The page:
The rocks on which this fort is placed are metamorphic gneiss, covered with grass and ferns, and rise on three sides almost perpendicular for about 110 feet from the sea level. The smooth surface on the top is divided by a slight depression into two portions. On the largest, with precipitous sides to the sea, the chief portion of the fort is situated, and occupies the whole of the flat surface. It is of somewhat oval form. The circumference is about 200 feet, and the vitrified walls can be traced in its entire length. We dug under the vitrified mass, and there found what was fascinating, as throwing some light on the manner in which the fire was applied for the purpose of vitrification. The internal part of the upper or vitrified wall for about a foot or a foot-and-a-half was untouched by the fire, except that some of the flat stones were slightly agglutinated together, and that the stones, all feldspathic sandstone, were placed in layers one upon another. It was evident, therefore, that a rude foundation of boulder stones was first formed upon the original rock, and then a thick layer of loose, mostly flat stones of feldspathic sandstone, and of a different kind from those found in the immediate neighbourhood, were placed on this foundation, and then vitrified by heat applied externally Arka-Unskel is not only remarkable for its natural beauty but also for its historical importance, particularly in relation to Bonny Prince Charlie, a central figure in the Jacobite uprising. The prince is said to have landed at Arka-Unskel before the ill-fated Battle of Culloden in 1746, which was the last pitched battle fought on British soil and marked the end of the Jacobite attempt to restore the Stuart monarchy to the British throne. The battle was a decisive victory for the British government forces, and it led to the brutal suppression of the Highland way of life and the clan system.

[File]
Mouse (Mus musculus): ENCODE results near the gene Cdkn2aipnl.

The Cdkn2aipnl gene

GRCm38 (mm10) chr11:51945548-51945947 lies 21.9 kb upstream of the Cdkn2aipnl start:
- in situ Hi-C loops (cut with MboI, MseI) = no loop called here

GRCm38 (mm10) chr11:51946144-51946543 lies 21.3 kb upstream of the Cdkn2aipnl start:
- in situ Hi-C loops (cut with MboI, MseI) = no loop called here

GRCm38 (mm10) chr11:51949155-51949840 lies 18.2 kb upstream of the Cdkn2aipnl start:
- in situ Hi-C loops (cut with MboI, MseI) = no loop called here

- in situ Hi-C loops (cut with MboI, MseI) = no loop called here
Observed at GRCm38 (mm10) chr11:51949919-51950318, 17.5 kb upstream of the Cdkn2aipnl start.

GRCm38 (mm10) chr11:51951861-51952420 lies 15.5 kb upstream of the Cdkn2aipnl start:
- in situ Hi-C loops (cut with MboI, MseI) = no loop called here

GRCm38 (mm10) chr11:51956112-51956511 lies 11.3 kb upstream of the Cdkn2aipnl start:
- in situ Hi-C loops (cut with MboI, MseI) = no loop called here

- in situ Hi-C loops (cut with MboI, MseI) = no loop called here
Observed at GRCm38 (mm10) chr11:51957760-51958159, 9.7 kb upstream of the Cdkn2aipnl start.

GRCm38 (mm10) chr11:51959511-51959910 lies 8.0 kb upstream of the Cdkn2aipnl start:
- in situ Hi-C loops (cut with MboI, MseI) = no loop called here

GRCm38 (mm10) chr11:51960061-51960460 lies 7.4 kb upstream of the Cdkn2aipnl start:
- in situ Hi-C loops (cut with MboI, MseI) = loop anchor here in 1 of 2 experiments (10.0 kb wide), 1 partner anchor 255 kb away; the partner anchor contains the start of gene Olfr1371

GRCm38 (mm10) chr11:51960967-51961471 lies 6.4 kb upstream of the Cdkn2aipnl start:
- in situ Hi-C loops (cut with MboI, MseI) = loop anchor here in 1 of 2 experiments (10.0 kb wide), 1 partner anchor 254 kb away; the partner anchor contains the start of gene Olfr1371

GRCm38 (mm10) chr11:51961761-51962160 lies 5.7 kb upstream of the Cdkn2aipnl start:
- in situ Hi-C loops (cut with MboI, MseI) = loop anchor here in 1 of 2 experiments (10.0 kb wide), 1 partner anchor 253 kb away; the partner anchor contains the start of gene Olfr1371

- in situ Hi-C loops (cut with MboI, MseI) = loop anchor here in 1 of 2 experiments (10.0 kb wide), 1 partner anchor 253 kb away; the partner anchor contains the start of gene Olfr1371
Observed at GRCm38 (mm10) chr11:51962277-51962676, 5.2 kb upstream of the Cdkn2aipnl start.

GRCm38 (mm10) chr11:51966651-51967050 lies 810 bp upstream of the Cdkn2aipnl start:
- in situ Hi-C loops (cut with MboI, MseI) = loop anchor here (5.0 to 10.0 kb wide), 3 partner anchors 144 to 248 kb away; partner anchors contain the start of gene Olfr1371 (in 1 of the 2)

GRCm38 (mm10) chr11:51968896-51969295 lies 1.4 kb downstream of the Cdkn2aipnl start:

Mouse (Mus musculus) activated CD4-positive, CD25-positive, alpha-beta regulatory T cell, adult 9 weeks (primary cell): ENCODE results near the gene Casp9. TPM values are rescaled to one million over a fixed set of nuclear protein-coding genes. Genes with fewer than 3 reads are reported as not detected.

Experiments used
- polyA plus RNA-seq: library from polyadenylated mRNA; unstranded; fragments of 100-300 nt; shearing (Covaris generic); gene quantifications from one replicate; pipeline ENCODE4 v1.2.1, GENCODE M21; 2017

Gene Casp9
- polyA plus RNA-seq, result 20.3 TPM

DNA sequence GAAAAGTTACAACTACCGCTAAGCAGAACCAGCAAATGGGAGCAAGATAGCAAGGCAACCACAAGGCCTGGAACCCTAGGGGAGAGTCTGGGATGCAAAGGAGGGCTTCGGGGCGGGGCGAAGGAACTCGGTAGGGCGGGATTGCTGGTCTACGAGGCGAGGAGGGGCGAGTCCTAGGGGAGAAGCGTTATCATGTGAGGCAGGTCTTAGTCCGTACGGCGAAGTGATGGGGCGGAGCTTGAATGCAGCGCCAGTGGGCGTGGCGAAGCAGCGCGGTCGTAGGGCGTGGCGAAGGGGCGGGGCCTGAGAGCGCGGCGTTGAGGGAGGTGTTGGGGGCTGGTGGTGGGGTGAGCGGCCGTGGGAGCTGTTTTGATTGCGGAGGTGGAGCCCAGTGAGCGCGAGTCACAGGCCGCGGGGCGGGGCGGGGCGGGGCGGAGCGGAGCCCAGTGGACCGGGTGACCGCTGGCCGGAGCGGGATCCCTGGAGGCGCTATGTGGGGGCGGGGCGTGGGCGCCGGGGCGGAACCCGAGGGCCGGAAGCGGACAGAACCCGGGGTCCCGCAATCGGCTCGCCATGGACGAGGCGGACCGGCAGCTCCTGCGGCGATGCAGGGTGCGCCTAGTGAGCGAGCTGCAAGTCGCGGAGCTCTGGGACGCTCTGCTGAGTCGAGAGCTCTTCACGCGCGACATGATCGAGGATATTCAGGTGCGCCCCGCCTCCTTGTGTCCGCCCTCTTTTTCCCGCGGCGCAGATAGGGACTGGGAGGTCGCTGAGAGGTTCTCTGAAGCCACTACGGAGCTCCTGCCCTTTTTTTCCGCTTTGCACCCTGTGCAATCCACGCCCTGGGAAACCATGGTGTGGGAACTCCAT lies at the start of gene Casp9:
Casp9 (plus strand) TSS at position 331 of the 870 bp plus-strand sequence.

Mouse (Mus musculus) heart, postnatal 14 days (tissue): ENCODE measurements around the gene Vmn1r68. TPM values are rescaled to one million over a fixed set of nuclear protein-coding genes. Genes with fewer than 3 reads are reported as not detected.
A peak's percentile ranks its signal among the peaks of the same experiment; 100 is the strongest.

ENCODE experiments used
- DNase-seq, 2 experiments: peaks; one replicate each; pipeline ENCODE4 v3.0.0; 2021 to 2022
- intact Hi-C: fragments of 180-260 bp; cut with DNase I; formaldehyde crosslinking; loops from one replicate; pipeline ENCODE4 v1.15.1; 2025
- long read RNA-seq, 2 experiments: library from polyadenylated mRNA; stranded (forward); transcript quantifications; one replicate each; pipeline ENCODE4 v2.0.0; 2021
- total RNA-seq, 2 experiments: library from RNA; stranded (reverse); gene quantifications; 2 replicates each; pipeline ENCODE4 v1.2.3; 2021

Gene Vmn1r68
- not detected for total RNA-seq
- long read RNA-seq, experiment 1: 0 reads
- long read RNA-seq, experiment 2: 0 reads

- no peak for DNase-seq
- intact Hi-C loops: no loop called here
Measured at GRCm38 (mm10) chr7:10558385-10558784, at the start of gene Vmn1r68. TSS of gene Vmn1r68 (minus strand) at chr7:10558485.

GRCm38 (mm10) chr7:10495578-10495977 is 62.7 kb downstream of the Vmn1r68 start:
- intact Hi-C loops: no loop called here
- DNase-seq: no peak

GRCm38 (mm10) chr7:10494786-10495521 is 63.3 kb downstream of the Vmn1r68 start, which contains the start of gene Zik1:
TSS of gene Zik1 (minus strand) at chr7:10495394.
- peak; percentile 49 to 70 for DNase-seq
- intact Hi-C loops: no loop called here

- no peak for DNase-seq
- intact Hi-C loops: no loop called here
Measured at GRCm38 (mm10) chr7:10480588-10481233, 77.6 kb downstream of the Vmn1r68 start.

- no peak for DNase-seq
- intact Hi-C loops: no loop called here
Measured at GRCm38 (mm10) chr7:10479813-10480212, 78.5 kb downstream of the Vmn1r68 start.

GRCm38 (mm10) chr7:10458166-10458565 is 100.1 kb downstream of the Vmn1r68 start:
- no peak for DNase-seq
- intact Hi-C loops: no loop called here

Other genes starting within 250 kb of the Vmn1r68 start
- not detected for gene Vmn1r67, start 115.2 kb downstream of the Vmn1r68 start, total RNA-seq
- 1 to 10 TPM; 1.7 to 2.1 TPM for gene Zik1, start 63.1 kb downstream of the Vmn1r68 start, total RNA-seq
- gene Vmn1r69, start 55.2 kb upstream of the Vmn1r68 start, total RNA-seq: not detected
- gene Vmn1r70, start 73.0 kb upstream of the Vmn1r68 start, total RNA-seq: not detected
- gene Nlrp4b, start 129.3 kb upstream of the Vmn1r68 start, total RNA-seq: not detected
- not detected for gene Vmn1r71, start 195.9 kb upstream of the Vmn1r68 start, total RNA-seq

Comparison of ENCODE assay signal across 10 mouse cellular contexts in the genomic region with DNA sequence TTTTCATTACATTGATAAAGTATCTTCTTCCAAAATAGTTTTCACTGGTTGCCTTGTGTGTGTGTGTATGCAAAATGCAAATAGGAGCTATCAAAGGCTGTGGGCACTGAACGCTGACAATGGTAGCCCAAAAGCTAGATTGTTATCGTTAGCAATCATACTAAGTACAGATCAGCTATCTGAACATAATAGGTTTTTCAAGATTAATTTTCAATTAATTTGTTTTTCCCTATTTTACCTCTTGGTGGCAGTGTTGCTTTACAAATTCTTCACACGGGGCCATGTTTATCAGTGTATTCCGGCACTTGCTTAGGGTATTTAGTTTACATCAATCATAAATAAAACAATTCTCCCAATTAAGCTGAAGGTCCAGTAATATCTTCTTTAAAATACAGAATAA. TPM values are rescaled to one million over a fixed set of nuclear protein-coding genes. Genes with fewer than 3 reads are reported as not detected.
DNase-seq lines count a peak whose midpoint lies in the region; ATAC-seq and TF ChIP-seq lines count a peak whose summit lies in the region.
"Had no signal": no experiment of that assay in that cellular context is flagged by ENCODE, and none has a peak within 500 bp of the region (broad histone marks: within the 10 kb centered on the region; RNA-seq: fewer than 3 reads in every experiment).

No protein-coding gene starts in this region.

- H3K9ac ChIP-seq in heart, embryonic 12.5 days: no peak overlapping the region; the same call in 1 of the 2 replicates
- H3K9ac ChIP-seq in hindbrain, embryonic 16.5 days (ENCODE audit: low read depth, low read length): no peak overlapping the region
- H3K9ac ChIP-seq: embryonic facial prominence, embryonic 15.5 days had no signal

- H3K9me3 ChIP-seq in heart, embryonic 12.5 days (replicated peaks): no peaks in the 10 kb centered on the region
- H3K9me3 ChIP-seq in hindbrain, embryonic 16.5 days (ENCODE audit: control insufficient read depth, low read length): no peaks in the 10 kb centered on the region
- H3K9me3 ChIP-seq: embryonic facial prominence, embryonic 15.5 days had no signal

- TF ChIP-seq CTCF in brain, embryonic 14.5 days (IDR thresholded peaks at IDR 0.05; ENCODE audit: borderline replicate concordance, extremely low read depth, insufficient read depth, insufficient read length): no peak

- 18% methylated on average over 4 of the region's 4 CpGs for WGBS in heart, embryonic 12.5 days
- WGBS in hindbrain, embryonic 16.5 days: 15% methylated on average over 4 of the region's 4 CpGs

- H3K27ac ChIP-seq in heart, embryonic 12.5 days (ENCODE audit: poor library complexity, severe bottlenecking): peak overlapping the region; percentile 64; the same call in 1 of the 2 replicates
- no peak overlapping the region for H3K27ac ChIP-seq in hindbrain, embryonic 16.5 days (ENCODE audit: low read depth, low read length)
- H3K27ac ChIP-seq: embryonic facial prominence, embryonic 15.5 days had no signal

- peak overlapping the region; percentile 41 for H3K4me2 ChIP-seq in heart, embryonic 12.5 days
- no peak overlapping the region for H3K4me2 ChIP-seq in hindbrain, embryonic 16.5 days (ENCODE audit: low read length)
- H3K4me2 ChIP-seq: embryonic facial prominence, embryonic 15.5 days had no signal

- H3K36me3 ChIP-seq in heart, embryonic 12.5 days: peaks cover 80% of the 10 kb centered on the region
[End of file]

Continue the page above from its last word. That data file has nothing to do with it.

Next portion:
The landing of Bonny Prince Charlie

The significance of Arka-Unskel lies not only in its connection to this pivotal moment in history but also in its archaeological features. The site contains the ruins of a vitrified fort, a rare type of construction where the stone walls have been fused together by intense heat. The process of vitrification remains somewhat of a mystery to archaeologists, but it is believed to have been a deliberate act, possibly for strengthening the structure or as a display of power. The fort at Arka-Unskel, with its heavily vitrified wall, is a testament to the ingenuity and craftsmanship of the ancient peoples of Scotland. The landing of Bonny Prince Charlie at Arka-Unskel is a narrative that adds a layer of depth to the site's history, intertwining the natural and the man-made, the ancient and the relatively recent. It serves as a reminder of the complex tapestry of Scotland's past, where each thread represents a story of struggle, innovation, and resilience.

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    George
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    Arka-Unskel Arka Unskel is 2½ miles ESE of Arisaig at NM693839 and has also been known as Ard Ghaunsgoik and Ard Ghamhgail. Described as on a promonto
    [See the full post at: Arka Unskel, Highlands]